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Corruptions and unsustainability of economic model two very different issues in China

Comments on Dong Dong Zhang "Beneath the surface of China’s relentless rise", 2/04/2017

While obviously there were many serious problems in China, it is not obvious that the rampant corruption and the unsustainable economic development model that the author describes in the post were equally important contributing factors to the centralisation of power in the recent years.

They appear to be very different problems and issues in their nature, with the former directly endangering the very existence of the CCP as it has stood for and the latter likely a result of development stages. Yes income inequality in China has increased, but the main picture is that the living standards of almost all people have probably risen universally.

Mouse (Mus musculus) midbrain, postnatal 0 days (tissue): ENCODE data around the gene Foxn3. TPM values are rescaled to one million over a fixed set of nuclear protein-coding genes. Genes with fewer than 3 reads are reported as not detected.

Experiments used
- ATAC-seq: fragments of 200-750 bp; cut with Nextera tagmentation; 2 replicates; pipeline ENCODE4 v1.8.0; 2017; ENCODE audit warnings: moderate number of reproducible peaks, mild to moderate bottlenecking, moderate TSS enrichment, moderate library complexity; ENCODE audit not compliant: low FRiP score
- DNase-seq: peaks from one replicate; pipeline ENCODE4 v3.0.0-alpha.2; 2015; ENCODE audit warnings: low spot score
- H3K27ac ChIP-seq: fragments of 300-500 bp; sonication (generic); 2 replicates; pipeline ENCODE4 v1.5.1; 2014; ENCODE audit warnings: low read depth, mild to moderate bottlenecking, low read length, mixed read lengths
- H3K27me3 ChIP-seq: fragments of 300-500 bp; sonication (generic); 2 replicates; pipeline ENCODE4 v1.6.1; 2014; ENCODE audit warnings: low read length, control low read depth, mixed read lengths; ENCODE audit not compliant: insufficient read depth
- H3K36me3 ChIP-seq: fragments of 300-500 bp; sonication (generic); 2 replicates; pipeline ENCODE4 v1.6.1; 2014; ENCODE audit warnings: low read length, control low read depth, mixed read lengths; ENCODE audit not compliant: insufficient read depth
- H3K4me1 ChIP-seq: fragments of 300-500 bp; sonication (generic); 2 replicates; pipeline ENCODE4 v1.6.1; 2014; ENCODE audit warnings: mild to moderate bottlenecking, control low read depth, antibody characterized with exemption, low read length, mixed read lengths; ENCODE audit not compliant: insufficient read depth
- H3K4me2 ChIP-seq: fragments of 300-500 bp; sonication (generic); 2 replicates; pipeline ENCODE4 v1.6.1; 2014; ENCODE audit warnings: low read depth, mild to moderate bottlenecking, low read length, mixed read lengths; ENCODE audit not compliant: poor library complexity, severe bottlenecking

The standard measure of income inequality is the Gini coefficient and China's was 42.2 at November 2015 according to the World Bank sourced from wikipedia (click it for more information). I have heard and read that some people have argued that inequality in China has reached alarming status. However, while that measure of inequality for China has probably increased over time, that does not necessarily single China out as an particular outlier. For example, that same source also listed the Gini for the USA were 41.1 and 45.0 produced by the World Bank and the CIA respectively in the same table.

Further, the rampant corruptions were extremely unlikely a positive contributing factor to "the relentless rise of China". And corruption was unlikely to be an unavoidable part in the China development model, even though it may have seemingly appeared to be a side product of China's economic reforms and opening up to the outside world as people shifted focus towards money in that process.

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